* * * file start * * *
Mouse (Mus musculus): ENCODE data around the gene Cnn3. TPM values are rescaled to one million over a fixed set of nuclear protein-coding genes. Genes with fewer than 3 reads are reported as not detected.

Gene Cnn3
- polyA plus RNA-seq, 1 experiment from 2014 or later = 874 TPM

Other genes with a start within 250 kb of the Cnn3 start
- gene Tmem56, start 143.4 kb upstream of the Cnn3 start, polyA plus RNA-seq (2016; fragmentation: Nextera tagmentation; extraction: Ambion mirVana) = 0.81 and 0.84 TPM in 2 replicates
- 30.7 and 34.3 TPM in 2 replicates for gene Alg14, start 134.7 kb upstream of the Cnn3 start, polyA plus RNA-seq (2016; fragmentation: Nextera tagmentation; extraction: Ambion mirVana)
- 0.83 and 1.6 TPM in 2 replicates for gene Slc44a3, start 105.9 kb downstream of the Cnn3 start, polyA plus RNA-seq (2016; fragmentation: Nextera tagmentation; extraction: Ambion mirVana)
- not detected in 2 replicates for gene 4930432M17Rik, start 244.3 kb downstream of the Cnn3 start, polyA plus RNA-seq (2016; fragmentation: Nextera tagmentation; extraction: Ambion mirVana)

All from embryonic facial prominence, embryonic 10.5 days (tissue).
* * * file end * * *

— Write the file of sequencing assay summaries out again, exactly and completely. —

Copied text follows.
Mouse (Mus musculus): ENCODE data around the gene Cnn3. TPM values are rescaled to one million over a fixed set of nuclear protein-coding genes. Genes with fewer than 3 reads are reported as not detected.

Gene Cnn3
- polyA plus RNA-seq, 1 experiment from 2014 or later = 874 TPM

Other genes with a start within 250 kb of the Cnn3 start
- gene Tmem56, start 143.4 kb upstream of the Cnn3 start, polyA plus RNA-seq (2016; fragmentation: Nextera tagmentation; extraction: Ambion mirVana) = 0.81 and 0.84 TPM in 2 replicates
- 30.7 and 34.3 TPM in 2 replicates for gene Alg14, start 134.7 kb upstream of the Cnn3 start, polyA plus RNA-seq (2016; fragmentation: Nextera tagmentation; extraction: Ambion mirVana)
- 0.83 and 1.6 TPM in 2 replicates for gene Slc44a3, start 105.9 kb downstream of the Cnn3 start, polyA plus RNA-seq (2016; fragmentation: Nextera tagmentation; extraction: Ambion mirVana)
- not detected in 2 replicates for gene 4930432M17Rik, start 244.3 kb downstream of the Cnn3 start, polyA plus RNA-seq (2016; fragmentation: Nextera tagmentation; extraction: Ambion mirVana)

All from embryonic facial prominence, embryonic 10.5 days (tissue).